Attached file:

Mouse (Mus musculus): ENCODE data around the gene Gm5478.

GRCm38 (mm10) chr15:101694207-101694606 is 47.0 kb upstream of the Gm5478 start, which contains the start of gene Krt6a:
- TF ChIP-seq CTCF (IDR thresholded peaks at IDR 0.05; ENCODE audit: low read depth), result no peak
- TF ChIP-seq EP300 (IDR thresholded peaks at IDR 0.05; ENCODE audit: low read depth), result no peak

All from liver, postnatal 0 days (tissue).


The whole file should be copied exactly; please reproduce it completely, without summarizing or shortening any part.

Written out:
Mouse (Mus musculus): ENCODE data around the gene Gm5478.

GRCm38 (mm10) chr15:101694207-101694606 is 47.0 kb upstream of the Gm5478 start, which contains the start of gene Krt6a:
- TF ChIP-seq CTCF (IDR thresholded peaks at IDR 0.05; ENCODE audit: low read depth), result no peak
- TF ChIP-seq EP300 (IDR thresholded peaks at IDR 0.05; ENCODE audit: low read depth), result no peak

All from liver, postnatal 0 days (tissue).